I have always been passionate about IT and understood very early that cybersecurity was one of the significant issues of our time. It is a field that is constantly evolving, where you never get bored.
I didn't want to take the easy way out and go to the United States or England, for example. I wanted a total change of scenery, and I got it. Furthermore, the teaching in Mexico is different from what we experience in Europe. At the university, the courses are given in small classes, which offer actual proximity with the professors, the possibility of exchanging ideas, and asking questions. Learning is very project-oriented. This allowed me to consolidate my computer science skills, especially Java and Linux, essential in the IAM world.
At work, an employee will use a multitude of accounts to access the different resources he uses. IAM, for Identity and Access Management, consists of automating these accounts' management to give the right access, at the right time, to the right person. This implies the governance of the employee's life cycle and, for example, that he has access to specific resources as soon as he arrives. If he evolves, rises in rank, his access will also evolve with him. Finally, when he leaves the company, it will all have to be revoked. To do this, we define a role model that will grant all the accesses necessary to work for each job. Some of these roles are mutually exclusive: for example, the same person will not be allowed to submit a request and validate it simultaneously. With certification campaigns, access is periodically revalidated by managers: there are no more "dormant" accounts. IAM also considers the federation of identities, which makes it possible, for example, to open up the enterprise system to partners. Finally, strong authentication (such as SMS or biometrics) and privileged account management (to monitor administrators' actions) are also within the scope of IAM. This is a little-known yet crucial area in cybersecurity. An efficient IAM strategy means a higher level of security, the assurance of complying with existing regulations, and a reduction in costs because everything is automated.
I discovered IAM during my end-of-study internship, I liked it a lot, and I had the opportunity to stay. I was an IAM consultant, a job I still have today.
Our service is organized into two teams, Build and Run. The Build team designs the architecture, defines the role model, the business processes, establishes the migration strategy, and finally integrates the solution chosen by the client into its infrastructure. The Run team ensures the proper operation of the Build team's solution: its maintenance, responses to security incidents, development of evolutions requested by the customer. I started in the Run team. Today, I work in the Build team.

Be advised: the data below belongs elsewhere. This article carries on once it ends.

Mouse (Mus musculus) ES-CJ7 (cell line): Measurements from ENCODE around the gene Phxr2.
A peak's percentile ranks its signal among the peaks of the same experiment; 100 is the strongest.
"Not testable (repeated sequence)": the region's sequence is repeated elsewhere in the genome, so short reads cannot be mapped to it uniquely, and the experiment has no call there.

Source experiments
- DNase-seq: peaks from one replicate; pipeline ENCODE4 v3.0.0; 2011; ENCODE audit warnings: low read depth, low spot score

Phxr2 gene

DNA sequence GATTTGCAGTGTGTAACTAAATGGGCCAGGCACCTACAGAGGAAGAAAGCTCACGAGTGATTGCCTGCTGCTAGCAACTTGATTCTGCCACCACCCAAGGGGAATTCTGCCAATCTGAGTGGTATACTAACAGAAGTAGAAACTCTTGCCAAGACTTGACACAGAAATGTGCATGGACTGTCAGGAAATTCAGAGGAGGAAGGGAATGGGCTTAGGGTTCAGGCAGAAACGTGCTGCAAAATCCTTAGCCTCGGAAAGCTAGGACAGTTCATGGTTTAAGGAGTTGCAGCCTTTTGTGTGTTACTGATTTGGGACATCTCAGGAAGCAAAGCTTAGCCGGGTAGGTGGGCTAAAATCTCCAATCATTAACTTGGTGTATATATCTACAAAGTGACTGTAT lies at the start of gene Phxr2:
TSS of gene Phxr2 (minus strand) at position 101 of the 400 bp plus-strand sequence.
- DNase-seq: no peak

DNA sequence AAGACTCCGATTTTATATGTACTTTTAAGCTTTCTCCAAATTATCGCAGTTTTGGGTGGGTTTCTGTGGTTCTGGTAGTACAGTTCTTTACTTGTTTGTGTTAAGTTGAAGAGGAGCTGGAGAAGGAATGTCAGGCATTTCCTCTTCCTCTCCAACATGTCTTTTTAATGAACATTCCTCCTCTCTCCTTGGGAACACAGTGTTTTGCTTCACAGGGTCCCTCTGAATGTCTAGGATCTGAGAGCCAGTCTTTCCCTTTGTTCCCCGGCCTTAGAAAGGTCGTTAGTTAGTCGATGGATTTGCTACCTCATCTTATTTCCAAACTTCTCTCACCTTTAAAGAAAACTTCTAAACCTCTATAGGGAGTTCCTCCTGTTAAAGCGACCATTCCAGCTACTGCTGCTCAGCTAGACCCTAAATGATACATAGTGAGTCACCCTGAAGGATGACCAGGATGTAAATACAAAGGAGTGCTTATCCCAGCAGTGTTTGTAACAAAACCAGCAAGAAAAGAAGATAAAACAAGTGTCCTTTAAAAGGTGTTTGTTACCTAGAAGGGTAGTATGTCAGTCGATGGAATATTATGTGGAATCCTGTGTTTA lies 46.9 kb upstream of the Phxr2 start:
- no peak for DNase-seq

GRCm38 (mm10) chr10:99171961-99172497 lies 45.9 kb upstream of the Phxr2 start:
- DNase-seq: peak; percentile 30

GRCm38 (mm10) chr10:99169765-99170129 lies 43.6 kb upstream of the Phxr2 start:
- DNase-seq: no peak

IAM is a very transverse discipline. It is a brick that interfaces with many types of systems. So you have to know all these systems well to develop the connectors that will link them to IAM. This allows me to increase my skills in several subjects at the same time. I also like the fact that I wear two hats, one technical (development, log analysis, etc.) and the other functional (consulting, training, etc.).
Yes, the size depends on the project. In general, we work with three or four people on a project that lasts from several months to several years.
The atmosphere of a small company reigns even if we are a large structure. The teams are very close-knit, and the management is human. We are supported and supervised in our professional project. The teams are quite young, which is also one of the strong points that made me choose Orange Cyberdefense.
In the short term, I would like to continue to improve my technical skills. In the longer term, I plan to become a security architect.
I would advise you to be passionate and curious. Also, having good interpersonal skills and building and maintaining a relationship of trust with your client is essential.